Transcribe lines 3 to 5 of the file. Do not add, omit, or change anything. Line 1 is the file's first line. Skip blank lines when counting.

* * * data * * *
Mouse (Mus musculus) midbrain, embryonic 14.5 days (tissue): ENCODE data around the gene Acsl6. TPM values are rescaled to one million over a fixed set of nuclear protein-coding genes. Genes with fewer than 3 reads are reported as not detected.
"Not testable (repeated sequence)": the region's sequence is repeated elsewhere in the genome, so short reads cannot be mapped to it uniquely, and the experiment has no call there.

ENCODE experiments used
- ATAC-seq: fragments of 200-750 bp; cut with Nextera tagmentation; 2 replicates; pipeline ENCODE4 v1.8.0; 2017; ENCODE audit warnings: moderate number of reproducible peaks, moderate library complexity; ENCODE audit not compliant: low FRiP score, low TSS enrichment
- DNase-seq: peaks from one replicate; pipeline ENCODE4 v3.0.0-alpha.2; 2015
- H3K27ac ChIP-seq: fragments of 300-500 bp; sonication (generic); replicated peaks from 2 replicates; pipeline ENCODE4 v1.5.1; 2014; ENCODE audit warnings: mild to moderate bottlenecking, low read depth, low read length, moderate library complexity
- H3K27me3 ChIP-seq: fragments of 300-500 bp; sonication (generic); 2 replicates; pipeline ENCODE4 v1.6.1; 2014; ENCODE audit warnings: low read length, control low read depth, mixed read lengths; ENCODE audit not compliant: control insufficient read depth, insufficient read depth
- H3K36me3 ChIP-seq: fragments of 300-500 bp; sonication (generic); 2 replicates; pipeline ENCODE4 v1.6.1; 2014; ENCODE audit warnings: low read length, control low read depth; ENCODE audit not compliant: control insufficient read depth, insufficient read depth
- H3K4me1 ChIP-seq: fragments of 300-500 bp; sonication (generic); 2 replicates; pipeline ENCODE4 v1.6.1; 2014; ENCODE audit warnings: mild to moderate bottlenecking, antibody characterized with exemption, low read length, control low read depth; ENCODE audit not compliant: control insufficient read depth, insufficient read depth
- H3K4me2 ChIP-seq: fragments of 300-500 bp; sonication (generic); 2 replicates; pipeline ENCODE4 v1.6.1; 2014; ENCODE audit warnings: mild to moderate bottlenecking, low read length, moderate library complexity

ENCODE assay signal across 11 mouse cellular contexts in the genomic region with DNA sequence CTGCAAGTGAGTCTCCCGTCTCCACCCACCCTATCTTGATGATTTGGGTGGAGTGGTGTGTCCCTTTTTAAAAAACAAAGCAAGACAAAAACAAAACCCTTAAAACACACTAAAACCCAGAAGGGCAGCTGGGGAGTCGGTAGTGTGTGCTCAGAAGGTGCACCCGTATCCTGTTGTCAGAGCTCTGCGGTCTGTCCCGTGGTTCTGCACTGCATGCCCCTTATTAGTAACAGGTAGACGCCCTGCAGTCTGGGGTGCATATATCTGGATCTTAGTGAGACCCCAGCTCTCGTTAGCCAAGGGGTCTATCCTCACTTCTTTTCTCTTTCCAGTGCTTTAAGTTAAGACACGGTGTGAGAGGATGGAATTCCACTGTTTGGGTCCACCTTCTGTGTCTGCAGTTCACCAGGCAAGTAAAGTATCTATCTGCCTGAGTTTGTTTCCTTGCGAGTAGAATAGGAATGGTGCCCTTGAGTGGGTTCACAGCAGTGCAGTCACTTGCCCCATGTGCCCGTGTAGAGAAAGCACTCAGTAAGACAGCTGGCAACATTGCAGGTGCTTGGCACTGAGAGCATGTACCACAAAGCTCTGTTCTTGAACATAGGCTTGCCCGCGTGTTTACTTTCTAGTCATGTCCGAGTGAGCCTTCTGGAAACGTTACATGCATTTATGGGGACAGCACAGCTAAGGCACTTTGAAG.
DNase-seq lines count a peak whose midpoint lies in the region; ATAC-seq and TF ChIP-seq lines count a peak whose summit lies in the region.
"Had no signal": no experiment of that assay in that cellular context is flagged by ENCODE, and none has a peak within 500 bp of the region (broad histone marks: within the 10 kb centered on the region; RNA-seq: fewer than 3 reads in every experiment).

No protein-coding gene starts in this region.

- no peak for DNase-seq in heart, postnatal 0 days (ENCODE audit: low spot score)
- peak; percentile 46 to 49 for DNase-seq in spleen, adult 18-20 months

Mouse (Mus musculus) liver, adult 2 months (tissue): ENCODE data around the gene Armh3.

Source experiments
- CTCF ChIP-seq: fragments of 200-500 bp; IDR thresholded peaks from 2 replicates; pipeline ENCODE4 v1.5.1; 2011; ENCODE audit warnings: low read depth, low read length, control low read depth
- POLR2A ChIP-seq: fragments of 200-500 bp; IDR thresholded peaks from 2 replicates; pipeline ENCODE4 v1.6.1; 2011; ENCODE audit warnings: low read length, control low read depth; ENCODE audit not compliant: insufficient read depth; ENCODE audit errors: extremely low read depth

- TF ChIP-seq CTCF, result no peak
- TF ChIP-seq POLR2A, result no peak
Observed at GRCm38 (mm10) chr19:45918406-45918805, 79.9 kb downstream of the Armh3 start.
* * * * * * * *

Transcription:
ENCODE experiments used
- ATAC-seq: fragments of 200-750 bp; cut with Nextera tagmentation; 2 replicates; pipeline ENCODE4 v1.8.0; 2017; ENCODE audit warnings: moderate number of reproducible peaks, moderate library complexity; ENCODE audit not compliant: low FRiP score, low TSS enrichment
- DNase-seq: peaks from one replicate; pipeline ENCODE4 v3.0.0-alpha.2; 2015